There is an increasing use of airway stents for benign and malignant stenotic diseases. Such stents require frequent bronchoscopic follow-up and adjustment[7]. CT of the airway may offer an easier way to monitor such cases until adjustment requires direct intervention.
In many cases the salient CT findings of the airway can be determined by close attention to the airway on the two-dimensional axial imaging review. However when information on the length and distribution of stenoses or bronchiectatic change is required the two dimensional perspective is insufficient. In-plane airways and complex branching patterns cannot be fully appreciated or assimilated by review of multiple slices and pre-procedure 'bronchoscopic maps' are hard to generate. Irregular and variable luminal diameter changes are difficult to estimate on sequential images, which may be oblique to the airway. Likewise when the concern centers on describing the relationship to an extrinsic compression of the airway a customized perspective can show its effect to best advantage.
In our experience CT evaluation of airway compromise from direct tumor invasion is the most common aetiology. Primary lung tumors, their sites of recurrence or adenopathy frequently compress or invade and distort the airway. Polyps and primary tracheal tumors are distinctly less common. The main clinical questions asked of the study are; the site and length of the stenosis, its degree and its distance from the upper trachea. The also want to know if the post obstructed lung is salvageable and whether it is likely to re-inflate after laser or stenting. It is also important to elucidate the relationship of the vasculature when bronchoscopic procedures to resect tumor are contemplated. The next most common etiology we see is airway narrowing at an anastamosis for lung transplantation related to ischemia or rejection[8]. Inflammatory conditions of the airway are unusual though we have used this technique to assess strictures related to Wegener's granulomatosis and caustic ingestion. Bronchiecatic changes are usually related to cystic fibrosis in children or traction changes of chronic interstitial fibrosis in adults.Abnormal airway dilatation can be hard to appreciate bronchoscopically. One value of the volume rendered approach is that one can better gain an appreciation of the distribution of disease from customized coronal reconstructions.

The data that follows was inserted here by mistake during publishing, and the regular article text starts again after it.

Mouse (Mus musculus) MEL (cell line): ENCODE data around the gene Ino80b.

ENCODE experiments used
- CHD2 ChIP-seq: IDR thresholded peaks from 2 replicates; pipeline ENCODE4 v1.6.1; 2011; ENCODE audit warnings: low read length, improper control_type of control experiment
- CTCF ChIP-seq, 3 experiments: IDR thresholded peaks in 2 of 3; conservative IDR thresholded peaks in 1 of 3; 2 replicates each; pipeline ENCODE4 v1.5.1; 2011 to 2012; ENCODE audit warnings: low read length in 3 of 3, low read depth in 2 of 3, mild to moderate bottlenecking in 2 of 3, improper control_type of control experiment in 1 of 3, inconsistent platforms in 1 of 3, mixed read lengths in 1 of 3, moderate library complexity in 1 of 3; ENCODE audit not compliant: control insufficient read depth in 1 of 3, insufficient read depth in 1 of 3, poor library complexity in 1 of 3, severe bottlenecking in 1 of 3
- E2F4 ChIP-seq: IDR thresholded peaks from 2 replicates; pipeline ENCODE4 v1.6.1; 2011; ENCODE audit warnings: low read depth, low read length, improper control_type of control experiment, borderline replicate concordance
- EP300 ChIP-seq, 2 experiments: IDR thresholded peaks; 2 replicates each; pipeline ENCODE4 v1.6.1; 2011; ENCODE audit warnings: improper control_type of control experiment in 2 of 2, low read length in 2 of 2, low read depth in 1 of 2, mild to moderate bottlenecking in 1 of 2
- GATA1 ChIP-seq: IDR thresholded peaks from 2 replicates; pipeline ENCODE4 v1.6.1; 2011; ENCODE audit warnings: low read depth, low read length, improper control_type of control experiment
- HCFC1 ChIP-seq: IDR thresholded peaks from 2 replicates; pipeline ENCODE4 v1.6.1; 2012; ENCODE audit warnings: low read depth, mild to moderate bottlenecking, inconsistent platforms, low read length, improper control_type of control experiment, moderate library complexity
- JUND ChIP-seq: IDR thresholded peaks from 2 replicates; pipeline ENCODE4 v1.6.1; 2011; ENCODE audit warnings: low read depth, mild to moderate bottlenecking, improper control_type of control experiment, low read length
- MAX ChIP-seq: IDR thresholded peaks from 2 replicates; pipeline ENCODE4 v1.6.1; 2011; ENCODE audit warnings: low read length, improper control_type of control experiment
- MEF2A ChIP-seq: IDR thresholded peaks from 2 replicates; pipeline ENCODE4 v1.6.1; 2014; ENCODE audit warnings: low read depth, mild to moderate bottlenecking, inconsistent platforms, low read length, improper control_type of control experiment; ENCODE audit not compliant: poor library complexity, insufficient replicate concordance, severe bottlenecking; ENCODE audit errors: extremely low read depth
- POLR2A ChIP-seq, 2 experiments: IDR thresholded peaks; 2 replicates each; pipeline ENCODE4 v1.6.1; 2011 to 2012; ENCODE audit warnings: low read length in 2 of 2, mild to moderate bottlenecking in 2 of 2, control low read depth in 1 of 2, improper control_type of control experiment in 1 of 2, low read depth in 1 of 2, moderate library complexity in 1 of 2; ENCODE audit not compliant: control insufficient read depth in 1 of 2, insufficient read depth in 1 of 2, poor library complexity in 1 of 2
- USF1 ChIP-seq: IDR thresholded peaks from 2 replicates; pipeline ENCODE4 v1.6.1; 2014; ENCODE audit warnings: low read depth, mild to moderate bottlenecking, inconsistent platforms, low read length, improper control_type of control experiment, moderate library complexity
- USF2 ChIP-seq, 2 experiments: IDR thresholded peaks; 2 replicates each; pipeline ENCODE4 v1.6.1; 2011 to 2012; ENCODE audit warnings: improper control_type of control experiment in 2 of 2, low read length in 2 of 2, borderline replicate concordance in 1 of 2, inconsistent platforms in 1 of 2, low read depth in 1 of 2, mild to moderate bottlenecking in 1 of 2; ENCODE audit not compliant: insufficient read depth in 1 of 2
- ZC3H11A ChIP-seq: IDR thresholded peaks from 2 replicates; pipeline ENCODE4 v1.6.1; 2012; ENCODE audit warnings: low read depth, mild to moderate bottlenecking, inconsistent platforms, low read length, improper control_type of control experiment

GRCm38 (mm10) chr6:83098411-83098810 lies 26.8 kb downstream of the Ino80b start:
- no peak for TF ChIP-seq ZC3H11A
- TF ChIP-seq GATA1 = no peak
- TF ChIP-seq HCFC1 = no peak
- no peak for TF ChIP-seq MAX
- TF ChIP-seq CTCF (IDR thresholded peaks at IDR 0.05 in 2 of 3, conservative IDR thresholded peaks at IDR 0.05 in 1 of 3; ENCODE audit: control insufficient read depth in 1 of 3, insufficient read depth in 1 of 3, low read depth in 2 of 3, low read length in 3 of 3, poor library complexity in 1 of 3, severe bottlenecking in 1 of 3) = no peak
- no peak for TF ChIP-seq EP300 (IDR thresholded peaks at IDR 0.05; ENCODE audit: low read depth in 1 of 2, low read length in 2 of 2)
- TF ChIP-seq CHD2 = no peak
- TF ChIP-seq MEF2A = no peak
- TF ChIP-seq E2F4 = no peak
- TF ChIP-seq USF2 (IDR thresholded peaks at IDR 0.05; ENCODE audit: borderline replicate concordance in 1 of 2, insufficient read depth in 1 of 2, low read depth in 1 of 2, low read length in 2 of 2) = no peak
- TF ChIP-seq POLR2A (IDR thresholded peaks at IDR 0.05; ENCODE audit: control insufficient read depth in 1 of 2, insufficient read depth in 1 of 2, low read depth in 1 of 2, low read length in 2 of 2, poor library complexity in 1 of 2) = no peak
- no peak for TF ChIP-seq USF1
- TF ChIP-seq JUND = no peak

The following cases illustrate our application of multidetector row CT and volume rendering techniques to patients referred to use in routine clinical practice.

REFERENCES


1. Gilkeson, R.C., et al., Tracheobronchomalacia: dynamic airway evaluation with multidetector CT. AJR Am J Roentgenol, 2001. 176(1): p. 205-10.
2. Calhoun, P.S., et al., Three-dimensional volume rendering of spiral CT data: theory and method. Radiographics, 1999. 19(3): p. 745-64.
3. Remy-Jardin, M., et al., Volume rendering of the tracheobronchial tree: clinical evaluation of bronchographic images. Radiology, 1998. 208(3): p. 761-70.
4. Remy-Jardin, M., et al., Tracheobronchial tree: assessment with volume rendering--technical aspects. Radiology, 1998. 208(2): p. 393-8.
5. Fleiter, T., et al., Comparison of real-time virtual and fiberoptic bronchoscopy in patients with bronchial carcinoma: opportunities and limitations. AJR Am J Roentgenol, 1997. 169(6): p. 1591-5.
6. Kauczor, H.U., et al., Three-dimensional helical CT of the tracheobronchial tree: evaluation of imaging protocols and assessment of suspected stenoses with bronchoscopic correlation. AJR Am J Roentgenol, 1996. 167(2): p. 419-24.
7. Mehta, A.C. and A. Dasgupta, Airway stents. Clin Chest Med, 1999. 20(1): p. 139-51.
8. Ward, S. and N.L. Muller, Pulmonary complications following lung transplantation. Clin Radiol, 2000. 55(5): p. 332-9.

© 1999-2019 Elliot K. Fishman, MD, FACR. All rights reserved.